Toyin Ojih Odutola: Tell Me A Story, I Don’t Care If It’s True

Tell Me A Story, I Don’t Care If It’s True is comprised of portraits of Black people made from colored pencil, graphite, and ink. These are not images of capture—no one seems to acknowledge the viewers.

Grayson Cox and Joan Waltemath: Apparatus

Apparatus, curated by the artist and writer A.V. Ryan, gathers together Cox and Waltemath’s work in a contemporary yet timeless setting, as it takes its main inspiration from the current global crisis surrounding COVID-19 and a Giorgio Agamben essay, “What Is an Apparatus?”.

An-My Lê: On Contested Terrain

Lê’s pictures are about intense desire, which draws us to make form in this world. They seem to say that the weight of history is omnipresent, but shifting—each reiteration sutured together from more disparate sources, lit from a dustier sun.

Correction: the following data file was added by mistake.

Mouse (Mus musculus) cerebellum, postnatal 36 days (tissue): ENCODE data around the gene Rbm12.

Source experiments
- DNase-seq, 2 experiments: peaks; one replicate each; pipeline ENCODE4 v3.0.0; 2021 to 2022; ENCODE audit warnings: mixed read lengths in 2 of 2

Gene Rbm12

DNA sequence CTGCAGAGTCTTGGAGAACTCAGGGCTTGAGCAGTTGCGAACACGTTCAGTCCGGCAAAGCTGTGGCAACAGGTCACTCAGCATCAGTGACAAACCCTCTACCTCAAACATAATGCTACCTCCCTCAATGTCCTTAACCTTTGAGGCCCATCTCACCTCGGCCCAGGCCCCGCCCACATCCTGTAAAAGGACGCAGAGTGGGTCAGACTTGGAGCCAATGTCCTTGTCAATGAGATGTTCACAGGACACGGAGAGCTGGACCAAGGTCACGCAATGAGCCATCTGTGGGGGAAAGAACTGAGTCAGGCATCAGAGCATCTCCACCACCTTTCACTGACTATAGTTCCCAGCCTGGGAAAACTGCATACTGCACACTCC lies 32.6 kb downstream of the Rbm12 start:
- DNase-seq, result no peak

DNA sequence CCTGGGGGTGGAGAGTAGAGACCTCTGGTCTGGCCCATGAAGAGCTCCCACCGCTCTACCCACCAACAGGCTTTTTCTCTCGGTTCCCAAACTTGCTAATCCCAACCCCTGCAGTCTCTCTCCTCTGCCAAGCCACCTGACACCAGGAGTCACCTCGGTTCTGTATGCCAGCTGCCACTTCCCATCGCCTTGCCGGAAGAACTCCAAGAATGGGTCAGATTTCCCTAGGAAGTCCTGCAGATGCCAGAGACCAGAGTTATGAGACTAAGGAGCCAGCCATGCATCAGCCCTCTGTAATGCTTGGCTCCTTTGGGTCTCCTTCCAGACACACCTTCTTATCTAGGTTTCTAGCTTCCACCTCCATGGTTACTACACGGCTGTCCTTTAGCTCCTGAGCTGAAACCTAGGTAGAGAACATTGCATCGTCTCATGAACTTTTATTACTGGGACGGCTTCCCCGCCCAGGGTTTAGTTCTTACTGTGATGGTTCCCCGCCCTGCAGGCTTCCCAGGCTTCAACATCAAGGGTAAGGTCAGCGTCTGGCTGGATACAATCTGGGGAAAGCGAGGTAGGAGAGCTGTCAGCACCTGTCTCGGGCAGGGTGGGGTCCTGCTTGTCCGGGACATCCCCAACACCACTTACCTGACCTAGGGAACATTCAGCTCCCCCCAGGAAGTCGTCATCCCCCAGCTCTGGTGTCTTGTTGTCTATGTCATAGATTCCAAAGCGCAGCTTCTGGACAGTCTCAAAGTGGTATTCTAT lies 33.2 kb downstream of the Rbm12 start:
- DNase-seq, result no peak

Suzan Frecon & Patricia Treib

Good painting gives us pause because it is so absorbed in a proprietary language that we must approach it on foreign terms. We cannot begin to shape our own words without our bodies becoming enlisted in the object’s way of making meaning in the world.

Luchita Hurtado: Together Forever

Together Forever gathers more than 30 self-portraits—predominantly works on paper—that Hurtado created between 1960 and 2020. Viewed in succession, they read as pages in a diary, with each drawing or painting suggesting a single entry, an assessment of physical and emotional states, made along an extensive timeline.

Lily Stockman: Seed, Stone, Mirror, Match